We gave it a C
Remember all those predictions last year that Coldplay were on the verge of dethroning U2? It didn’t quite happen (the lack of major Grammy nominations for X&Y confirmed it), although Chris Martin can take solace in knowing that a new breed of balladeer has adopted his breathy falsetto and weakness for melodies and lyrics that seek to comfort and console. Let’s call it Oprah Rock — partly because of its therapeutic, believe-in-yourself message and partly because one of its leading purveyors, British wounded bird James Blunt, was given a huge boost last month (spending three consecutive weeks in the top five on the album charts) after he appeared on Winfrey’s show.
Daniel Powter’s ”Bad Day,” already a global hit that went No. 1 on Billboard‘s Hot 100, is an even more unctuous example of Oprah Rock. The song is addressed to anyone who’s feeling depressed or in a rut (”You’re faking a smile with a coffee to go”), but its grand, panoramic arrangement wants to pump you up. The soothing piano and Powter’s go-down-easy delivery imply that everything will be fine — don’t worry, be sappy. With its infuriatingly ingratiating chorus, ”Bad Day” is one of those songs that wedge themselves into your brain whether you want them there or not, and that will surely end up being used ad nauseam in movie trailers and TV spots. Be prepared.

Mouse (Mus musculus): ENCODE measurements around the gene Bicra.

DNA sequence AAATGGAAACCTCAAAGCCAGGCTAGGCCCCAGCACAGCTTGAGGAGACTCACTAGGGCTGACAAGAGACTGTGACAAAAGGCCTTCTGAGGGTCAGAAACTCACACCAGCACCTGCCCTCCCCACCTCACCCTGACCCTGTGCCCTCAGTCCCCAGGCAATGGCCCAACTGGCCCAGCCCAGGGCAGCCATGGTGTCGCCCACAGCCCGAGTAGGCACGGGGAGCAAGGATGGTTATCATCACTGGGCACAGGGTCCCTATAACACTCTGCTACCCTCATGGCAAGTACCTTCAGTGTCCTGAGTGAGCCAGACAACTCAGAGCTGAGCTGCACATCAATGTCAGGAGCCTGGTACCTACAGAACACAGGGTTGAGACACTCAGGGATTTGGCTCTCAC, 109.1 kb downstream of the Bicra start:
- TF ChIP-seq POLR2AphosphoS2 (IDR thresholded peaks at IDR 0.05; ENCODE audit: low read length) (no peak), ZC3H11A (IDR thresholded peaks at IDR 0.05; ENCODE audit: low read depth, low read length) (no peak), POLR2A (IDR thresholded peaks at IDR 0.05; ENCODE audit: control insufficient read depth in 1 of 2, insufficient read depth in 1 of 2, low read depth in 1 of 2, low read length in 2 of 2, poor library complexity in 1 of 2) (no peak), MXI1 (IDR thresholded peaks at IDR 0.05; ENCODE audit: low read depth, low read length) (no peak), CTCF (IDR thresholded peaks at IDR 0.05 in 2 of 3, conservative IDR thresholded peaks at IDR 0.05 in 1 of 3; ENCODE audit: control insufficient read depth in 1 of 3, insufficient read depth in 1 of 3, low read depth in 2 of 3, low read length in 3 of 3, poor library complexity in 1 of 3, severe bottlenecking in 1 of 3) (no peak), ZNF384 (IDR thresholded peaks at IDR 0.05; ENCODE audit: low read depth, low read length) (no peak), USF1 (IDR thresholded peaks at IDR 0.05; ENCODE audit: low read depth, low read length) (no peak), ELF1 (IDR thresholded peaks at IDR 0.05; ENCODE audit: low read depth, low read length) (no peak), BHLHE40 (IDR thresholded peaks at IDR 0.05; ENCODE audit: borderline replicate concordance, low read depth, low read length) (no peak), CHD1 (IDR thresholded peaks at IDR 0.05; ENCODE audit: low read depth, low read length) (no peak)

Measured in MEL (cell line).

And also be prepared, after listening to the rest of Powter’s self-titled debut, to wonder why it’s the only true standout on the disc. The Canadian singer-songwriter clearly knows a thing or two about classic pop song structure and arranging. Echoes of fellow piano man Billy Joel and the piano-leaning David Gray reverberate through the disc — you may find yourself humming a few of Daniel Powter‘s songs, at least for a day or two after you’ve heard them.
Yet Powter seems to want to be so many things to so many people that he rarely returns to the straightforward appeal of ”Bad Day.” One minute, on overproduced tracks such as the ”Hey Jude”-like ”Free Loop” and ”Lost on the Stoop” (which recalls U2 in their subdued-throb mode), he’s oozing sincerity and offering feel-good platitudes to troubled friends and lovers (”Baby we can change and be all right”). Then, jarringly, he turns around and transforms himself into the smarmiest kind of white-funk Casanova. In ”Lie to Me,” which is oilier than anything made by Wesson, he’s wooed by ”this girl named Detroit Cool” who asks him to ”do me like you should.” (In ”Hollywood,” he’s the one doing the seducing: ”Tell your daddy not to wait up/You’re not coming home,” he warns a potential conquest.) As the album lurches along, you keep hoping for the real Daniel Powter to stand up, but he never quite does. It’s one thing to be eclectic; it’s another to repeatedly sabotage your own record. Talk about a bummer of a day.